John Turturro’s third directorial effect is decidedly uneven and runs down in the last act, but has enough style and verve overall to make it an engagingly unusual riff along the lines of Dennis Potter’s “Pennies from Heaven.” That British television series, reworked as an underrated Hollywood musical by Herbert Ross in 1981, used popular songs of the 1930s to express the emotional life of Depression-era characters. In “Romance & Cigarettes,” Turturro employs fifties and sixties chartbusters to reveal the subtext, as it were, in a period story about a marriage in trouble. The approach is looser and less disciplined than Potter’s (or Ross’, for that matter) but it’s more fun.
The couple in question are the Murders, Nick (James Gandolfini) and Kitty (Susan Sarandon), whose long life together is shattered when she finds that he has a mistress—a literally red-hot British chick named Tula (Kate Winslet). The central issue is whether the guy can break with the younger woman and win back his wife’s love, but in the process a raft of supporting characters are introduced. There are the Murders’ three daughters—Rosebud (Aida Turturro), Constance (Mary Louise Parker) and Baby (Mandy Moore)—who act as a sort of wild Greek chorus; and Baby is infatuated with a goofy neighbor guy (Bobby Cannavale) who calls himself Fryburg and has pretensions about being a rock star. Then there’s Angelo (Steve Buscemi), who works with Nick on high-rise bridge repair and is a font of esoteric information and extravagant advice on love and sex. And Kitty’s Cousin Bo (Christopher Walken), a wacked-out Elvis devotee she enlists to help her find the mistress and teach her a lesson. At one point Nick’s salty mother turns up, too, played by that tough old broad, Elaine Stritch.
It has to be said, though, that these figures—especially the supporting ones—aren’t so much characters as types. Even Nick and Kitty are hardly treated in much depth; he’s the gruff but sensitive schmuck in love with the idea of love, and she’s the long-suffering hausfrau who’s finally reached the breaking point. But they’re all colorful enough to carry the rather woozy narrative, pocked with deadpan bits of business, along while the ground is prepared for the next musical number. Some of these—Walken’s “Delilah,” Winslet’s “Red Headed Woman”—are pretty impressively mounted, but most of the others, like the opening “Lonely Is A Man Without Love,” in which Nick is joined by a sudden ensemble of guys on his neighborhood street, have a raffish, loopy, almost throwaway quality that suits the charmingly modest talents of a hoofer like Gandolfini. Everybody in the cast seems to be having a good time, but the members of the romantic triangle at the center of things take the highest honors. Among the others both Buscemi and Walken get ample opportunity to show off their oddball personas, and although the “three sisters” and Cannavale never quite hit the mark, Stritch’s flamboyant cadenza certainly does. In Broadway parlance, it’s a show-stopper.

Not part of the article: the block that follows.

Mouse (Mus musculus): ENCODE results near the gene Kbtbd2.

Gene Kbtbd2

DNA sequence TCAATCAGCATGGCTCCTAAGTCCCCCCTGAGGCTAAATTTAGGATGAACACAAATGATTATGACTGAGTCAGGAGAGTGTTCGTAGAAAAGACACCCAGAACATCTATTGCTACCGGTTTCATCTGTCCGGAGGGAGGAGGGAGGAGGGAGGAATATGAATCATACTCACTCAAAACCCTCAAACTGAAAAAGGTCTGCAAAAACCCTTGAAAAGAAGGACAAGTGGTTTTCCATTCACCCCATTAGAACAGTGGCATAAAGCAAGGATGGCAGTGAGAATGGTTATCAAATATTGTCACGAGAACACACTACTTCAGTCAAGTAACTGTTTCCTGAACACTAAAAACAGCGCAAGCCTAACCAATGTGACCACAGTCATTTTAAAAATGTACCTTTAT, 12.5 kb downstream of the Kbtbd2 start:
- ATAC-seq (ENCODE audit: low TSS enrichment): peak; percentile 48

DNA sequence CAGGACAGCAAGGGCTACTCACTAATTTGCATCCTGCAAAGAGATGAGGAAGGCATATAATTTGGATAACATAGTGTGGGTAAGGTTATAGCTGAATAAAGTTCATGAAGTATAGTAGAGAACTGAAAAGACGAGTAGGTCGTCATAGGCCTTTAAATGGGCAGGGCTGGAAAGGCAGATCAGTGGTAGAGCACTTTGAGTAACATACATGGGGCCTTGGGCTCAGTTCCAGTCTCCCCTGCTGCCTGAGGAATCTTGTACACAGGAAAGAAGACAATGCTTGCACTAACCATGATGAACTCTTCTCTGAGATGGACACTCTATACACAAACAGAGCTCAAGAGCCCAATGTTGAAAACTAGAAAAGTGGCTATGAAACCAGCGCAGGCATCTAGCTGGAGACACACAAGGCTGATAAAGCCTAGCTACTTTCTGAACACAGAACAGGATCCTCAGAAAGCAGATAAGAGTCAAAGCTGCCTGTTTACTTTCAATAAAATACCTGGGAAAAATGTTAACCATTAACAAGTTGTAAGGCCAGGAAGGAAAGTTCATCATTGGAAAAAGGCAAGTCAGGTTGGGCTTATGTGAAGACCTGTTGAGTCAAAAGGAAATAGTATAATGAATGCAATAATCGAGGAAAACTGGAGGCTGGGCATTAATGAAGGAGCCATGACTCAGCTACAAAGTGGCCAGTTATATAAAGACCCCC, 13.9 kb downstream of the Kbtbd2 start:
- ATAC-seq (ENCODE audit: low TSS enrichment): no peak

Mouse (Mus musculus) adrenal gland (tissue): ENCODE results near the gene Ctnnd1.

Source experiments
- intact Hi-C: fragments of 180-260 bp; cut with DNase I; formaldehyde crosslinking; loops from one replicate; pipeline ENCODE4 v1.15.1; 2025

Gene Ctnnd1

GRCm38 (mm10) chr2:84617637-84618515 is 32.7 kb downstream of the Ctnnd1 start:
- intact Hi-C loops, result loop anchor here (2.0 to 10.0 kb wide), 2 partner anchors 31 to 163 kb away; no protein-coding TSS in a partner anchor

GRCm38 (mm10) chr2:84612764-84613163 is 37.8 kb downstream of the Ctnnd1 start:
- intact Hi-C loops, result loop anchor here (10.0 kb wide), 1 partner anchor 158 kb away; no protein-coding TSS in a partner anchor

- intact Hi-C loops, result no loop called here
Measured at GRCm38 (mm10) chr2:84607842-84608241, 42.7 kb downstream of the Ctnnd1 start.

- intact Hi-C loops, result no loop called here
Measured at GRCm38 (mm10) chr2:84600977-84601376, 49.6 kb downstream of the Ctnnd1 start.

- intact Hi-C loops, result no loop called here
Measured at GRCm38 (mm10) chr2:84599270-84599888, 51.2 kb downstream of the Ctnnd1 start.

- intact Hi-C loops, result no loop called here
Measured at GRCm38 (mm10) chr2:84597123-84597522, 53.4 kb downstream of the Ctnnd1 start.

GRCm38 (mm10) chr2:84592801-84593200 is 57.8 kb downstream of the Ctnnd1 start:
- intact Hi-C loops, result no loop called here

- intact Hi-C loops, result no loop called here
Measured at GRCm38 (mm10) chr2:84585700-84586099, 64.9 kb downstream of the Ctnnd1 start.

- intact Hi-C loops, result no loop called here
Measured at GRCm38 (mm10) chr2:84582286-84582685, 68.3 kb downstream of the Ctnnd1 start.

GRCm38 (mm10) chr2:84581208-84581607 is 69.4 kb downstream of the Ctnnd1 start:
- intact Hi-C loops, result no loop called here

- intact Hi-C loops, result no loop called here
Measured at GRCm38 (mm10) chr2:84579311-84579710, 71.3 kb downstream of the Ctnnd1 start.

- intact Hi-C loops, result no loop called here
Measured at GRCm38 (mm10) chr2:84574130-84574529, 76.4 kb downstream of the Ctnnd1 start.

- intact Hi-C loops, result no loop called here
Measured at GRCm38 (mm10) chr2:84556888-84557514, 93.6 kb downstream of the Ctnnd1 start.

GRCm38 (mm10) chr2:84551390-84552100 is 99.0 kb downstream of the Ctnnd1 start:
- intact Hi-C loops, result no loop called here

The last act, which takes up the “cigarettes” side of the title, doesn’t match what’s preceded, moving into territory that’s more conventional and less showily offbeat. But it does at least bring closure, both cinematic and emotional.
Though it’s hardly a big-budget production, the picture is visually winning, with Donna Zakowska’s costumes and production design, Mario R. Ventenilla’s art direction and Elaine O’Donnell’s set decoration contributing to the timeless feel by tossing together period details that meld decades rather than settling on one. And it’s all set off nicely by the widescreen cinematography of Tom Stern, which adds a sheen to the images.
“Romance & Cigarettes” may be a sort of mess, but it’s a joyously infectious one.